Actually, despite the triumphs gathered by his operas in London, Saint Petersburg and Vienna, nowhere did Galuppi enjoy more popular acclaim than as a composer of Latin oratorios on Bible subjects for the Ospedali of his native Venice. It is reported that his Tres pueri hebraei in captivitate Babylonis — premiered in 1744 at the Mendicanti — scored some hundred (paying) performances, a feat comparable to those of modern musical theater. Unfortunately, the 1770 version of Jahel is all we are left with in this genre, since two more oratorios surviving in musical sources (Adamo caduto of 1747) and Il sacrificio di Jephtha of 1749) are in Italian.

At the outset of the eighteenth century, the language of oratorios at the Incurabili became exclusively Latin, to remain so under the musical directorship of Porpora, Jommelli, Cocchi, Ciampi, and Baldassare Galuppi. A similar trend affected more or less the remaining three Ospedali. Although the librettists’ choice was for a simplified variety of Latin, aping at the stock imagery from contemporary cantata and opera seria texts, one wonders whether the traditional status of Venice as a target for multinational operagoers could account for such an unexpected association between Latin and bel canto on a scale even larger than in Catholic church-service proper.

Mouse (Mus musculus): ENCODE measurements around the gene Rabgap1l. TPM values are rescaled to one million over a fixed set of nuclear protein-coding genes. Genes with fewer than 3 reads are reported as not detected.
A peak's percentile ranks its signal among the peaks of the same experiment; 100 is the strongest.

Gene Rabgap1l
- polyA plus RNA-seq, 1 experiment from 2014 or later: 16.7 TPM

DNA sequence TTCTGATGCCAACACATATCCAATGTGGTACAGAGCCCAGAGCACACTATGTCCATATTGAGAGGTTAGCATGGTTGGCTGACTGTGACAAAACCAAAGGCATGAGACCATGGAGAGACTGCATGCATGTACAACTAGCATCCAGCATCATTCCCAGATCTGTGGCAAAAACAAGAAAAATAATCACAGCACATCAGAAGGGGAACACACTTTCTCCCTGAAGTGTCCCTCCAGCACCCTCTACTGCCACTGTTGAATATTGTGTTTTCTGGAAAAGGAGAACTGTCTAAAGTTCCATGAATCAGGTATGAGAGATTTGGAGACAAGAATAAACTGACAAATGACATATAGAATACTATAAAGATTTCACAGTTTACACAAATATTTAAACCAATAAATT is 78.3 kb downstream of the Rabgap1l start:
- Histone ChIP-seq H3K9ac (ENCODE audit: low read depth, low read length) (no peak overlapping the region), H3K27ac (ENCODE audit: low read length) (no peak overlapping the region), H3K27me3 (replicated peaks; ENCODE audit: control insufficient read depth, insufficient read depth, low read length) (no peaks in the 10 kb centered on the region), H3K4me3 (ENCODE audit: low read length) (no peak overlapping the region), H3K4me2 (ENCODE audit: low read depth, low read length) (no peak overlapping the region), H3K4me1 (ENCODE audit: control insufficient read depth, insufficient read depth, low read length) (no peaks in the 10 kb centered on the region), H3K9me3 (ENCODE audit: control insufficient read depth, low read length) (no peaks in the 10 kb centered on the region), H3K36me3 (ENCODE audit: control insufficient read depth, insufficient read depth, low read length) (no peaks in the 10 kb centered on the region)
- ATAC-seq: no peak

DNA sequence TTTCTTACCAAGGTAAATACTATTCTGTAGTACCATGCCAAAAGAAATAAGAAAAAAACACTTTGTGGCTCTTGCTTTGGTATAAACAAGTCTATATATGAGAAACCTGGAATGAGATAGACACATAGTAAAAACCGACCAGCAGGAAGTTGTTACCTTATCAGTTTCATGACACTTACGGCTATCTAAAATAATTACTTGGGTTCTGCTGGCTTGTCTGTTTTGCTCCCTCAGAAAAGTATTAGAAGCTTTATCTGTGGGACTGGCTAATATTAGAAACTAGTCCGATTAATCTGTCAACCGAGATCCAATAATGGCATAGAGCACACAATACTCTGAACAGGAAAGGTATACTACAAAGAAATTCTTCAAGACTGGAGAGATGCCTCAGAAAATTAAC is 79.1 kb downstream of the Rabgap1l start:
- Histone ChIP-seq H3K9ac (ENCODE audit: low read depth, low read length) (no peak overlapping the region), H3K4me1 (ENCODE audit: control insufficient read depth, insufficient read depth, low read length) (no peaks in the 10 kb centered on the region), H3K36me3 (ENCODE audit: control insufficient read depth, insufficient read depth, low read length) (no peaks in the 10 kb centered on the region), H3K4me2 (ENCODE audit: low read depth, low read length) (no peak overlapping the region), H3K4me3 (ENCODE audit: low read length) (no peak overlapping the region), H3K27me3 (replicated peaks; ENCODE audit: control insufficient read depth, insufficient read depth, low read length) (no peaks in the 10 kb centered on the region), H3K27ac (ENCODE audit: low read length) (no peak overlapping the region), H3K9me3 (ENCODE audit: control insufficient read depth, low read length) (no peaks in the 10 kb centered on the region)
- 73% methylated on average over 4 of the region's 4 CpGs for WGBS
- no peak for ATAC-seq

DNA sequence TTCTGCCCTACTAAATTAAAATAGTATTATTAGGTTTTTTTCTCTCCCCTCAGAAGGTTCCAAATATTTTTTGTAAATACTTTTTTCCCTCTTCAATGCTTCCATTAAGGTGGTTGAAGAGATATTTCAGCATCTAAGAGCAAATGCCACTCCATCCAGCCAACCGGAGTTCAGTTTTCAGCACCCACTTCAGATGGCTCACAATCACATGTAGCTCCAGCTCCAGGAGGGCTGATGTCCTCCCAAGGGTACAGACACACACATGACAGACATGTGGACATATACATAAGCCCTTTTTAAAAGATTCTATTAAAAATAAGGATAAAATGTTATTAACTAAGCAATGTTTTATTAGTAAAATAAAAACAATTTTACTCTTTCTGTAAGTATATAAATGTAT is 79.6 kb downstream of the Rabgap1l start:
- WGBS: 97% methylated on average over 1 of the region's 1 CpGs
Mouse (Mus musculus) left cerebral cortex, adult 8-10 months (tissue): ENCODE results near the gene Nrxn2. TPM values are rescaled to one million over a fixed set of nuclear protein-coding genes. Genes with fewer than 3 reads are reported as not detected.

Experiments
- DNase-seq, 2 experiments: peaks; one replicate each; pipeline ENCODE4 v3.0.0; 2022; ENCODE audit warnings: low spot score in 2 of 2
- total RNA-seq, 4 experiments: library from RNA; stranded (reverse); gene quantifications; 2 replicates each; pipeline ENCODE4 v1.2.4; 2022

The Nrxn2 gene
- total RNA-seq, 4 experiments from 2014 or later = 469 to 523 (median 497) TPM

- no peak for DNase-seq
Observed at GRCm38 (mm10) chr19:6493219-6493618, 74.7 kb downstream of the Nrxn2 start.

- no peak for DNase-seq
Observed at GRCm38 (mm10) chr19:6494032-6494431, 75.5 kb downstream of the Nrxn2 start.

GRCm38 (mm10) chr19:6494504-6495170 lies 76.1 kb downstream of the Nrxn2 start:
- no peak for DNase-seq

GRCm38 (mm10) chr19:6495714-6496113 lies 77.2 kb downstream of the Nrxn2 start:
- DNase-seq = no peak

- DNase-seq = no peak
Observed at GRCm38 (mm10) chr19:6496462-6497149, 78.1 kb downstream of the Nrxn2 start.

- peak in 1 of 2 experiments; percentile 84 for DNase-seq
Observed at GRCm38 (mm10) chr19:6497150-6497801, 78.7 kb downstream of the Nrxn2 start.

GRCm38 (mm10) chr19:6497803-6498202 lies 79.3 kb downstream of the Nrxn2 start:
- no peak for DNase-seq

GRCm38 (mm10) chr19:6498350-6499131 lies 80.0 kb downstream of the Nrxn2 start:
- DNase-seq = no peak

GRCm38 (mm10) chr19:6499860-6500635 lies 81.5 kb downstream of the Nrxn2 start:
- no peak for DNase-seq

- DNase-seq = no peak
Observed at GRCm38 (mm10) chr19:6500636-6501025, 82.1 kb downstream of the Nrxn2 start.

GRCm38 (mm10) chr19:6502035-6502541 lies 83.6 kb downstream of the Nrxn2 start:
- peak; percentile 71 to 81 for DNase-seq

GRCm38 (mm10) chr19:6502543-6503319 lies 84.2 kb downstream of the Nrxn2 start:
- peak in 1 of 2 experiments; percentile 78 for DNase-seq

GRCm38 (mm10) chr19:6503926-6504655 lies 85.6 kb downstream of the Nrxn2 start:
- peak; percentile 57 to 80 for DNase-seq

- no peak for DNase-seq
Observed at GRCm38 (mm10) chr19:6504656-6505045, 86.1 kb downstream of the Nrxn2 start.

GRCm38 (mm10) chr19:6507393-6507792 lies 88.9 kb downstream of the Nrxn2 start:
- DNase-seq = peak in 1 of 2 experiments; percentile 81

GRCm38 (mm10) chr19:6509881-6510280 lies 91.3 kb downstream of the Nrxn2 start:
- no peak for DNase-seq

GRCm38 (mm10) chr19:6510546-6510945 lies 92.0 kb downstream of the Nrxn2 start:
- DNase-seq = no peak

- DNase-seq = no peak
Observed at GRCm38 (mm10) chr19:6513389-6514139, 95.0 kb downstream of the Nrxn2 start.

Hearing those notes again within the Scuola Grande di San Rocco — the ‘Sistine Chapel of Venice’ studded with masterpieces by Tintoretto, Titian and Tiepolo — was well worth a trip. As to the actual merit of the performance, one might regret that a few arias were pruned of their da capo, or that a harpsichord was substituted to the organ stipulated in the continuo section. Nevertheless, the sparse period band Orchestra Barocca di Bologna, some ten instrumentalists led by Paolo Faldi, sounded well attuned to style requirements, with rhythmic stamina and accurate tuning generally deserving appreciation throughout.

Galuppi_Jahel_title-page.pngTitle page of Jahel [Zentralbibliothek Zürich]

Not all the six singing ladies would have deserved the same applause as their early counterparts, either out of lacking experience or worn-out voices (the latter was probably the case for Candace Smith in the role of Sisara). Yet both sopranos Pamela Lucciarini in the title role and Silvia Vajente (Debbora) delivered terrific amounts of passagework, competing on a tight edge as to projection and clarion notes. In the end, Vajente apparently won by a neck thanks to a clearer diction and to the sensuous rendering of her aria “Rosa et lilio”, accompanied by a pair of obbligato mandolins. As Barac, mezzo Elena Biscuola unsheathed lovely dark color, accomplished technique and dramatic panache. Her climactic duet with Vajente (“Fugato jam maerore”, just before the final ensemble) was also praiseworthy.

Patrizia Vaccari, a coloratura soprano of considerable experience, delivered a defiant rendering of “Non horret cor forte”, much in the vein of Constanze’s “Martern aller Arten”. The taxing ‘storm’ aria for Haber, “Pugnent nubes fulminando”, emphasized the good natural qualities of young soprano Laura Antonaz, such as sterling color and easiness in ascending to the highest pitches. Her coloratura technique needs further refinement, though.

Carlo Vitali

Send to a friend

Send a link to this article to a friend with an optional message.

Friend's Email Address: (required)

Your Email Address: (required)

Message (optional):